BlackBerry Enterprise Server for Your BlackBerry PlayBook - dummies

BlackBerry Enterprise Server for Your BlackBerry PlayBook

By Corey Sandler

BlackBerry Enterprise Server (BES) for your PlayBook is usually an extension of a corporate intranet (the private network maintained within a company or institution). The manager of a closed intranet can set all sorts of security, privacy, and productivity restrictions on the user’s access to e-mail and the outside world of the Internet.

The first (or last) stretch of communication is the link between your BlackBerry device and the cellular provider, and that data is encrypted in the same way BIS is. However, with BES the cellular provider doesn’t connect your PlayBook or your smartphone to the public Internet; instead, it routes the data to the company or institution that operates its own BES.

In a BES system, an IT (information technology) manager sets the controls and limits on the server. Your data travels in an encrypted form as a cellular signal, and then continues in a virtual closed tunnel to the intranet and the dedicated server.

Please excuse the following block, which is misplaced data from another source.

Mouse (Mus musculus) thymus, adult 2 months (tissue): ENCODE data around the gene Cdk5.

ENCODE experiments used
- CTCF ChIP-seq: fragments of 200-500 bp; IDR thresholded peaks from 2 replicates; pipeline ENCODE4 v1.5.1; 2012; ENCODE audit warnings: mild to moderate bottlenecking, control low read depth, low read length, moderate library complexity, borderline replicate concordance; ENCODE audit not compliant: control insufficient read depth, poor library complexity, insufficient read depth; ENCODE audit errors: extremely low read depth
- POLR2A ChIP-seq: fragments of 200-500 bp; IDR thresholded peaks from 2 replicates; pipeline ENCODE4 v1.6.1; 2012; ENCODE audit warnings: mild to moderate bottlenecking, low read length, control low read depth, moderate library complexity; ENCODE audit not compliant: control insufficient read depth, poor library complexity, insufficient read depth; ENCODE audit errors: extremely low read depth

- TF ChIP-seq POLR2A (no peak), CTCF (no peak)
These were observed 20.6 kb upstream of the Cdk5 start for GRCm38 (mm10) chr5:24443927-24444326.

There’s more to the BES system, too: an IT manager can install customized or specialized software on the server or push those apps out to run on BlackBerry phones or the BlackBerry PlayBook.

Without any James Bond–like interception, the only way for someone to read your mail or the data stream is to get inside your corporation or institution — or to steal your BlackBerry device. (And in a managed system, that purloined phone or tablet usually requires a password to operate. And the phone can be remotely wiped of its data, or be shut out of the BES stream once its absence is noted.)

And just as is the case with a cellular provider, a managed BES system can be set up to block access to certain websites. That’s right: your employer might insist that you use your BlackBerry device only for work-related purposes and make it impossible to watch sitcoms, play Angry Birds, or shop for shoes.

And so here, in a nutshell, is the reason RIM’s BlackBerry devices became so popular in corporations and institutions and even in the White House. More so than nearly any other portable cellular or data device, a BlackBerry can be locked down, buttoned up, and protected like a high-tech tank.